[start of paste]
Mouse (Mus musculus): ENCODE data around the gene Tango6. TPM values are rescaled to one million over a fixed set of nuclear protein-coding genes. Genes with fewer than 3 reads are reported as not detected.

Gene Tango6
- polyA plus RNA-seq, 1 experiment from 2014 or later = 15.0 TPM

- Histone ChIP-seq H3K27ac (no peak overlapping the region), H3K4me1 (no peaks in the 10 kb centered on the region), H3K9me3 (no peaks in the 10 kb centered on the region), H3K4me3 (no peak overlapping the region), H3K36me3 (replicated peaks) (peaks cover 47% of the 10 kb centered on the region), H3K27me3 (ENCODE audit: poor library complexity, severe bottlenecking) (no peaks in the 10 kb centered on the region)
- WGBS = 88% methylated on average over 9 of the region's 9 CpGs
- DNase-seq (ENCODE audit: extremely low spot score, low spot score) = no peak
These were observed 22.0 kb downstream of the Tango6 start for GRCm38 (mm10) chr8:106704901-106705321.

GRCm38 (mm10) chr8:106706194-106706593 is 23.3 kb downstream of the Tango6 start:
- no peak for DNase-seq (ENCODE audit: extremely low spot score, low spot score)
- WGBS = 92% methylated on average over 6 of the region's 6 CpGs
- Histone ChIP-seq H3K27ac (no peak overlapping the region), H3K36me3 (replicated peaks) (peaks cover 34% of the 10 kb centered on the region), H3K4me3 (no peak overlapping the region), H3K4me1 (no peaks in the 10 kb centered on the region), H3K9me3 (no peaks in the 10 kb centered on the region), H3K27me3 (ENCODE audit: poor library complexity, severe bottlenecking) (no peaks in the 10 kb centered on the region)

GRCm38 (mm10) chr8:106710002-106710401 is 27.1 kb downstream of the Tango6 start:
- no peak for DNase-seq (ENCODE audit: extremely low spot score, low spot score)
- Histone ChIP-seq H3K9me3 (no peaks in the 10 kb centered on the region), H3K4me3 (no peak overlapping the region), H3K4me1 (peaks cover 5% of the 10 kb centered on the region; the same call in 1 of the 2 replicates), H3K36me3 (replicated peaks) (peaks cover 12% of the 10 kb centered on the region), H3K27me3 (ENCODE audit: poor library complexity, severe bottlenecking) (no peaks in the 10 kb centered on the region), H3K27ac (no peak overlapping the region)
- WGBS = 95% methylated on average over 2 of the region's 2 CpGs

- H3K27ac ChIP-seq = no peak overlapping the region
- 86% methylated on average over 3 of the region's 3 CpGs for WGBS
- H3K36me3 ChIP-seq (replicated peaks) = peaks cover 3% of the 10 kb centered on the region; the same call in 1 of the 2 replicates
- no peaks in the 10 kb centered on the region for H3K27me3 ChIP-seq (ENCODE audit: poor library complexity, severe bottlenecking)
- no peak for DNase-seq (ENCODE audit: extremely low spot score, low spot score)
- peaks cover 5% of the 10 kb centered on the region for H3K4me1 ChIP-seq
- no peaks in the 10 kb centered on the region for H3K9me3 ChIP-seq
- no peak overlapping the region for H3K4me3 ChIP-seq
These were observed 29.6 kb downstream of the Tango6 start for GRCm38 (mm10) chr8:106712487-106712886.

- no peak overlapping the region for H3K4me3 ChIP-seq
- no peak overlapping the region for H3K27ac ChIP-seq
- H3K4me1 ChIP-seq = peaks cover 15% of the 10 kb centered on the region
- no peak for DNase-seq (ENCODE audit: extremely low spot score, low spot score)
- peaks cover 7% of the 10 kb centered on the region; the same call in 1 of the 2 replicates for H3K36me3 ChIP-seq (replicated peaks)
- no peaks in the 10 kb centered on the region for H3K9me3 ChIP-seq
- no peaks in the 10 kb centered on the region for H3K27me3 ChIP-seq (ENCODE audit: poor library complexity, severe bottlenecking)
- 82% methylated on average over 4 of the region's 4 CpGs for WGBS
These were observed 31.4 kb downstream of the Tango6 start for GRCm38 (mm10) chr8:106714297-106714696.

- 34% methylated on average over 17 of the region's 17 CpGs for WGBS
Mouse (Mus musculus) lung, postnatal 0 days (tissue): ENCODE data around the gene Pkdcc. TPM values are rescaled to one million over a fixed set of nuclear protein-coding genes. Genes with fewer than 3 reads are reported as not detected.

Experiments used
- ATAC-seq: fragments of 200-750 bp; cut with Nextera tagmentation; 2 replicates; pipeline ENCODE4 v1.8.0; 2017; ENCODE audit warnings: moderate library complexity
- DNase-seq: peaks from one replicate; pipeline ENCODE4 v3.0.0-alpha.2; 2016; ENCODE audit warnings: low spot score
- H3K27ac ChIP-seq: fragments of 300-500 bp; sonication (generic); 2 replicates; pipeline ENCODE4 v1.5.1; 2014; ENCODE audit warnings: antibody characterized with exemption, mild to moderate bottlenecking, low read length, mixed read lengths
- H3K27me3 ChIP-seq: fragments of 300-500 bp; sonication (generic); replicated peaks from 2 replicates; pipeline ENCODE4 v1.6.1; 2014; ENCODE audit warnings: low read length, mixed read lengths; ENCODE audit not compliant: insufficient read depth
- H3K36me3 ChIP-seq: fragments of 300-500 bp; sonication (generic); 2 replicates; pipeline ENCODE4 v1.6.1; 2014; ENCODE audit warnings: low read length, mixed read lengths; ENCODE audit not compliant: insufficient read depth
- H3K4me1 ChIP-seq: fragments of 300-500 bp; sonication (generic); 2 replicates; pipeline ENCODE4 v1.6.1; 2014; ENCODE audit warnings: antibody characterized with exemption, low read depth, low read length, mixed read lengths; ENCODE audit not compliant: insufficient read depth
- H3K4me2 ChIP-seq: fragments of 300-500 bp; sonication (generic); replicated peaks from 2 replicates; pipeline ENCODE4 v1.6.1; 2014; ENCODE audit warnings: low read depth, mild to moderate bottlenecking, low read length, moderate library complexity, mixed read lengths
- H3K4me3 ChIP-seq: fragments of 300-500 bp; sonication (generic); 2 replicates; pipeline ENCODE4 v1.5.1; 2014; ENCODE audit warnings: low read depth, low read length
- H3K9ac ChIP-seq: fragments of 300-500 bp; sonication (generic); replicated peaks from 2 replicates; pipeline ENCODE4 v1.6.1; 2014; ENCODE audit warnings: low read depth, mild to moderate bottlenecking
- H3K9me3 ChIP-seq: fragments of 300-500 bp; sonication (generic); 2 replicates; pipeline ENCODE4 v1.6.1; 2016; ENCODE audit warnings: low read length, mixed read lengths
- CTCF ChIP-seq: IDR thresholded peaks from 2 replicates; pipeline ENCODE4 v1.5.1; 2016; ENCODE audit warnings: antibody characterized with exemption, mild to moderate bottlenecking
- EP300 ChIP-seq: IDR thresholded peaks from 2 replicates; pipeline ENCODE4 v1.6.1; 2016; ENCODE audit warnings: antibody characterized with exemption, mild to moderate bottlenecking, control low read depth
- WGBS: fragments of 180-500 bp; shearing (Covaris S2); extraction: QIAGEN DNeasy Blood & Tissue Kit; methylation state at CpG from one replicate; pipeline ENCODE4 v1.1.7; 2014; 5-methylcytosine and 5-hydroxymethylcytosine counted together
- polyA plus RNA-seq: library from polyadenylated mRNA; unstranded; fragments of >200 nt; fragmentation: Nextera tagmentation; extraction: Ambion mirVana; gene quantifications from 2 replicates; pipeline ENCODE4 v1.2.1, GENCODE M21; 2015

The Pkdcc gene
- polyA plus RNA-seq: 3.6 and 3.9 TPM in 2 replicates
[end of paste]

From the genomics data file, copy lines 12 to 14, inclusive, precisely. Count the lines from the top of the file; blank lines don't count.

GRCm38 (mm10) chr8:106710002-106710401 is 27.1 kb downstream of the Tango6 start:
- no peak for DNase-seq (ENCODE audit: extremely low spot score, low spot score)
- Histone ChIP-seq H3K9me3 (no peaks in the 10 kb centered on the region), H3K4me3 (no peak overlapping the region), H3K4me1 (peaks cover 5% of the 10 kb centered on the region; the same call in 1 of the 2 replicates), H3K36me3 (replicated peaks) (peaks cover 12% of the 10 kb centered on the region), H3K27me3 (ENCODE audit: poor library complexity, severe bottlenecking) (no peaks in the 10 kb centered on the region), H3K27ac (no peak overlapping the region)